I often sit here and look down at the river bank where Doreen brought her three boys to picnic and play in the river, and I wonder what my three boys will remember about me when I'm gone.

The bluebells are out now, and the more open areas of forest floor were covered in them, although my camera is not very good at colour and the pictures I tried to take of them looked like nothing.
I love the bluebells. I love the carpets of purple blue and the brightness of their colour against the vivid green of the new foliage at this time of year. But even more than the bluebells, I love the wild garlic.

The haze of white flowers and the shiney curving leaves cover the sides of the footpath down by the river bank. As you walk through the sweet pungent smell is fantastic, and I'm sure I felt better just because of the smell!

The river is lower now, and looks more inviting for paddling and swimming. All winter it has raged through here, making me nervous of its power and vigilant as we walked along its banks. But now it meanders again, and little beaches and banks of rock have been exposed that look just right for sitting on and wading to.

We walked the long way round as I felt the need to be in the woods for as long as possible.

And at the edge of wood, where the track turns into farm land, we found what we had come out for. A lovely big patch of stinging nettles. We picked what we needed using a washing up glove because I still can't find my gardening gloves post move!

Then headed home up the hill, which felt very steep after several weeks of being ill and carrying a sleeping two year old on my back. I'm sure they get heavier when they fall asleep. We were nearly at the village when we passed this...

Again, my camera not really doing justice to this beautiful wild flower meadow, which was full of yellow and white dandelions and campions and a mass of something rust coloured which I couldn't see from the track. It was the perfect end to a lovely, healing walk.

The nettles were turned into soup, packed with vitamins to hopefully stop my run of illness. This healing meal was aided just a little by the addition of asparagus to start and rhubarb and apple crumble to finish! I love this season!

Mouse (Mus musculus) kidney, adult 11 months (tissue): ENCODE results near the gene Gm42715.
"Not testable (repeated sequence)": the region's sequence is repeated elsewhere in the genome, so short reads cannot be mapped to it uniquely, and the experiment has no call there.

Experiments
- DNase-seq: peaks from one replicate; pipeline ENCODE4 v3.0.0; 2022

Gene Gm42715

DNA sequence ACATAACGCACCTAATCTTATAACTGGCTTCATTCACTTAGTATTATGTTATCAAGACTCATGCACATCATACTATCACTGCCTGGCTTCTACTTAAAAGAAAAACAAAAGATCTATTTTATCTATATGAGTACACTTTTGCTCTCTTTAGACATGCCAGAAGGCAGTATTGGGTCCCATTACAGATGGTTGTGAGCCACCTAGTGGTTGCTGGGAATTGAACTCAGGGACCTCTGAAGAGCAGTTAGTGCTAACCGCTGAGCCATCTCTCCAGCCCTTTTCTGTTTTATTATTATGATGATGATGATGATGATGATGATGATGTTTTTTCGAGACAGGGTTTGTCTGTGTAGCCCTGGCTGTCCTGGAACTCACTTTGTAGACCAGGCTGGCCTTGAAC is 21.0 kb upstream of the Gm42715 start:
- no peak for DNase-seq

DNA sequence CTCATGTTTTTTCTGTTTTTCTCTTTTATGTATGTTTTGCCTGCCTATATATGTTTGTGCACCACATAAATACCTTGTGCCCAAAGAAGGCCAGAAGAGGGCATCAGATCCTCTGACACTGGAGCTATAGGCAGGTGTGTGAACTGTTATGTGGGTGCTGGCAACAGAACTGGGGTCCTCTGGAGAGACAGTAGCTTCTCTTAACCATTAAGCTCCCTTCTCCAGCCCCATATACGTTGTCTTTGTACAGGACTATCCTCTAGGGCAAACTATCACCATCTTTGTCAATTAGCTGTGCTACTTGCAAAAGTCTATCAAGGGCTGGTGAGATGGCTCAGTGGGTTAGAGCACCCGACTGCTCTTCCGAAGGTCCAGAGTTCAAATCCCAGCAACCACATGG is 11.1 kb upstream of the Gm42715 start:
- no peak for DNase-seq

Friday, 7 May 2010

Election results.

Well, the chaos continues.

I switched on the telly this morning to find that the Liberals had won a surprisingly small number of seats. Checking the results on line I found that despite the fact that the Liberals had something like 49 seats to labours 229, they had 21% of the vote in comparison to Labours 28%.
The Conservatives have got the larger portion of the vote, but not by much. I think they only have about 32%. And no party has a majority so it looks as though the Liberals will be wooed by both leading parties to do a deal, so at least it seems as though the Liberals will be involved in Government one way or another, which I suppose is a victory of sorts.
It just doesn't feel very victorious.

I drove through a very wealthy area of Mid Devon today, and noticed how the posters and placards were all Tory, then heading into another area with fewer gated drives and triple garages I noticed how the placards changed to Liberal, Green, and even a few Labour.
I suppose when your life involves people with similar needs and wants and values, your overall picture is distorted. Basically I forgot about what the Tories mean to those who vote for them.
And I can't help feeling sad and somehow let down by my fellow country men.

I remember watching the celebrations in America when Obama got in. I remember seeing it and really feeling the anticipation and excitement. And I so wanted to feel that here. Last night I could just imagine a Liberal Government being announced, and I could see us going in to Barnstaple, or driving to Exeter, and partying in the streets, because there would have been street party's and celebrations. It would have been joyous.